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Heal your leaky gut to lighten up!

Updated: Jul 27, 2023

Feel lighter and healthier

Feel lighter and healthier by healing your leaky gut!

Gut health is often the first need to address, when I am helping patients get to the source of their dis-ease. Leaky gut, also known as intestinal permeability, is a common root cause of inflammation in the body. Not addressing the problem turns into increased inflammation and more nagging symptoms. Inflammation makes us feel heavy, moody, lethargic, tired, and achy. It also is a common underlying cause for many common chronic diseases and immune system problems such as:

  • Irritable bowel syndrome (IBS)

  • Irritable bowel disease (crohn’s or colitis)

  • Allergies of all kinds

  • Skin rashes: eczema, dermatitis, psoriasis

  • Metabolic disorders: diabetes and metabolic syndrome

  • Arthritis of all kinds

  • Irritability

  • Anxiety

  • Depression

  • Autoimmune conditions: celiac, Hashimoto’s thyroiditis, and lupus

The pandemic has given us an opportunity to stick closer to home and reflect on our lives more than usual. Now, more than ever, is the time to do everything to protect and strengthen our immunity! If your health needs improvement, come to NCNM to give your body the attention it deserves.

Table of Contents

  • What is leaky gut?

  • Do I have leaky gut?

  • Common Symptoms of Leaky Gut

  • How do I verify what is causing my leaky gut?

  • How do I fix my leaky gut?

  • Dr. Koontz’s Smoothie Recipe

  • Recommended Supplements for Leaky Gut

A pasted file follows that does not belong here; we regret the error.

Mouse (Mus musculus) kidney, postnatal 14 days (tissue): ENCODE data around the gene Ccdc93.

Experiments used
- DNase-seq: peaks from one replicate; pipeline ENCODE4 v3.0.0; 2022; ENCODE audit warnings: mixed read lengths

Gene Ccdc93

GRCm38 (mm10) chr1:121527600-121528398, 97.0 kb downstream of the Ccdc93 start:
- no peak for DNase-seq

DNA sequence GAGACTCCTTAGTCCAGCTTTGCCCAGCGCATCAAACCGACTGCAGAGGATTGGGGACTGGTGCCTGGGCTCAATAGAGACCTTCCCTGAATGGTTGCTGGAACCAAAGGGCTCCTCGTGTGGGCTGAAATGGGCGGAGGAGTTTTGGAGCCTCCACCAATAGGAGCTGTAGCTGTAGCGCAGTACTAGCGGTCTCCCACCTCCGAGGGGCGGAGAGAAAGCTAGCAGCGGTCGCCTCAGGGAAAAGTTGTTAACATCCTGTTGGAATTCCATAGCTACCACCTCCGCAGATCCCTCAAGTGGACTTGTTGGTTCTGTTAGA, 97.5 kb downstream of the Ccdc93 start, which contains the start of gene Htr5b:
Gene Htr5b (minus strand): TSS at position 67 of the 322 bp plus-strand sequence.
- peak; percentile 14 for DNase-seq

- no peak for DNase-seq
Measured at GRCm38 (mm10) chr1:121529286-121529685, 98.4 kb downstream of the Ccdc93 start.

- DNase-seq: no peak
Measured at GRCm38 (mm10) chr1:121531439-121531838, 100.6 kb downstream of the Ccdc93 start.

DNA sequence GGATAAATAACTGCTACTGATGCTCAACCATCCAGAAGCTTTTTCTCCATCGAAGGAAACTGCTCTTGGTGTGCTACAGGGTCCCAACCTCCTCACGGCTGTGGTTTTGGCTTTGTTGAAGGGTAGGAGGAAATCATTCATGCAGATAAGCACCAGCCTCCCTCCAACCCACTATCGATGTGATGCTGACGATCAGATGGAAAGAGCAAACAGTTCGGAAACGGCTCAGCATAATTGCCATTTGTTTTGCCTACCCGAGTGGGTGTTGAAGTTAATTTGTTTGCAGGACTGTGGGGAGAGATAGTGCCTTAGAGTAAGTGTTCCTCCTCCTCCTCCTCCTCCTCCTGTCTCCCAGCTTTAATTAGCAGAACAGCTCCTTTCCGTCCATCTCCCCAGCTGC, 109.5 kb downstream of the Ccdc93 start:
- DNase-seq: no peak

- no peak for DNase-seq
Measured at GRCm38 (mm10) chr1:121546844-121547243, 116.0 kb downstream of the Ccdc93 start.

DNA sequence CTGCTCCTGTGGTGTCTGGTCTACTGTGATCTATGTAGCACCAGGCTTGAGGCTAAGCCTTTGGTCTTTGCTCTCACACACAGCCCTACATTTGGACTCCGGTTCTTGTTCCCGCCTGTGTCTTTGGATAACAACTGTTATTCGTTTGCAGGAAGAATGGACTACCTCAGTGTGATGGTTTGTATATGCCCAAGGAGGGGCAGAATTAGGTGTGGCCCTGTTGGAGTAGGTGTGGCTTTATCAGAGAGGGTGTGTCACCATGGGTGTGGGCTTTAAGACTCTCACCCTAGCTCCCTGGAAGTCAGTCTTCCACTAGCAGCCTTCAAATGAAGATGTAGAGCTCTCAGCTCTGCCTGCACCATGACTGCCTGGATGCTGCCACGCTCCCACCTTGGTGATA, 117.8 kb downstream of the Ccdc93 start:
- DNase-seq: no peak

• The Challenge Phase

  • Can I cure my leaky gut by myself?

  • Leaky Gut and Weight Loss

  • Leaky Gut and Mood Symptoms

  • End Result of Healing the Gut

  • Maintenance Diet

  • “When in doubt, heal the gut.”

What is leaky gut?

Leaky gut or intestinal permeability is when the lining of your intestines become leaky. It’s inflammatory chemicals, foods, and other things that trigger the lining to lose its integrity. Inflammation is part of your body’s immune response to anything flagged as irritating or harmful. This problem can be triggered by a few different irritants and the one I’ll be focusing on today is food intolerances. Certain foods will cause your intestines to be leaky, then your immune system responds by turning up the volume on inflammation. This inflammation further aggravates the situation allowing more food particles to leak into your body. As you can see when these foods are consumed on a regular basis this problem can snow-ball over time.

When chronic low-grade inflammation is present, even harmless substances like food particles, beneficial bacteria, and the cells of your own tissues are likely to become targets. It is not normal for your body to attack the cells of your thyroid gland (Hashimoto’s thyroiditis), your pancreas (type 1 diabetes), or your joints (rheumatoid arthritis). And these are just a few of the conditions associated with chronic inflammation. #1

Your intestines are supposed to be a tight barrier between your body and the food material that is going through your digestive tract. In a healthy gut, only vitamins, minerals, and other nutrients are allowed to pass through. 70% of your immune system surrounds your gut to pay close attention that only the good stuff gets through and to respond to any invaders or irritants. There are tight junctions between the cells lining your gut. Food intolerances will break these junctions leading to leaks in the barrier.

Leaky gut occurs when there is damage to the gut lining as a result of stress, certain medications (especially antibiotics and NSAIDs such as ibuprofen), environmental toxins, nutritional deficiencies (especially zinc and vitamins A and D), micro-biome disruption, and inflammatory food triggers (especially gluten) any of which can lead to permeability of these tight junctions. #2